Speaking of which your asset allocation should be changing, right? As part of reducing your risk exposure as you near retirement. You want to think about how would changing, how it’s selling a property, change your asset allocation. If you sold a property, would you get closer or further away from your target asset allocation? And by asset allocation, we simply mean the percentages of your portfolio that are made up of different asset types. Stocks, Real Estate bonds, Crypto, even that nowadays and then within each of those umbrella categories, within stocks, how much of that is in large-cap stocks, US stocks, International stocks, Emerging market stocks, right?
Deni Supplee:
Do you think that overall real estate investors tend to stay in real estate and not diversify as they should?
Brian Davis:
I see that all the time on Bigger Pockets. And over there, people are gone how about real estate investing. Many of them say, why should I bother investing in stocks? You know, when I earn such reliably high returns real estate, and there are a lot of answers to that question, I don’t want to stray too far off-topic here, but one of those reasons is liquidity. You can liquidate stocks instantly. You cannot liquidate real estate instantly. If you need no other reason than that one, that’s simple and he’s but, if you’re thinking of selling a property, you do need to think about how it will impact your asset allocation. And is it going to take you further away from your target asset allocation or closer to it?
Brian Davis:
Keep that in mind, there’s nothing that says you can’t sell one property and buy another, right? You can do something like a 10,31 exchange to move your profits from one property into another. And if you’re new to the idea of 10,31 exchanges, we’ll send you a quick link to where you can learn more about that, but you avoid capital gains taxes on selling that at one property. Now, another factor to consider in this decision is inflation. And whether you’re worried about inflation or not, rentals are a great hedge against inflation because rents rise along with inflation. Not only do they rise along with inflation, but rents are one of the primary drivers of inflation.
Deni Supplee:
And make sure that you are increasing rents because so, often people don’t do that.
Brian Davis:
Every year. Like clockwork, you need to increase your rents, even if it’s just 2%, but you have to, you want to set expectations for your tenants. That rents will go up and you want to keep pace with market rents. But the point here is that if you are worried about inflation, if it’s keeping you up at night, then you may not want to sell your rooms. You may want to keep your money in the rentals because they are a good hedge against inflation. Now you should keep in mind that this is an emotional factor. This is not a mathematical factor, because again, you can’t predict inflation, right? You don’t know when, or if inflation will work. You don’t know how inflation is going, how high it’s going to be, how fast it’s going to go. This is not an exact science of predicting inflation because you can’t predict it. But if you’re worried about inflation, then keep your money in rentals.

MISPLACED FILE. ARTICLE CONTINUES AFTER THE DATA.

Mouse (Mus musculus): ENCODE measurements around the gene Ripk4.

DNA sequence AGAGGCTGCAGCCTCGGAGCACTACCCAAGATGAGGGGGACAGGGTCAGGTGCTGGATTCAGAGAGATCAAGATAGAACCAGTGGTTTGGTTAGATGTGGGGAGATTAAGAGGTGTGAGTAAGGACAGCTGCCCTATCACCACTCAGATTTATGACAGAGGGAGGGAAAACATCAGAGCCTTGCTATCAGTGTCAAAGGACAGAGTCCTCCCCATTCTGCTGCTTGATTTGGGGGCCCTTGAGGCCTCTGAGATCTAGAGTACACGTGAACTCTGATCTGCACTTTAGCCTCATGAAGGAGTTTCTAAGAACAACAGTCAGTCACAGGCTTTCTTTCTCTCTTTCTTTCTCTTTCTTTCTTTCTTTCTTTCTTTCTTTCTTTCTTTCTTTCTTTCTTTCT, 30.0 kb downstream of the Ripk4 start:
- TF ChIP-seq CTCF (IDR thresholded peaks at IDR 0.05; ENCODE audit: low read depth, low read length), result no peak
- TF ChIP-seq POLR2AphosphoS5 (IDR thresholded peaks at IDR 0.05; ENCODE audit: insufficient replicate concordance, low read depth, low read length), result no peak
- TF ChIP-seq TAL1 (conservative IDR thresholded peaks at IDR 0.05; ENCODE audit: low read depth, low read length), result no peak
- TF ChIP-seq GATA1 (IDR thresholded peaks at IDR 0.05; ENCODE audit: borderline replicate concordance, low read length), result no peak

Brian Davis:
All right. Here’s another quick and easy one. Is your cash flow positive and growing? If you have negative cash flow property, get rid of it. I mean, it’s that simple. You don’t want to hold something if it loses money every month. It’s a liability, not an asset, don’t keep it. You also want to look at whether your cash flow is growing. Your cash flow may not be very strong right now, but if it’s growing very quickly, then maybe it is worth keeping. But if you have low cash flow and it’s not growing fast, then let it go.
And, if your cash flow is not performing for you the way that you need it to then sell the property. Either put the money in stocks, buy another property, or do a 10,31 exchange. But you want your money to be performing for you. And on that note, you need to look at the opportunity cost of not selling, or leaving your money tied up in rental properties that are not performing.
Deni Supplee:
And what about maybe taking a long-term rental into short-term? I know we just discussed that not long ago with Al and I’m wondering if that’s something that somebody could look into, just to see if they can make a negative cash flow into a positive.

Brian Davis: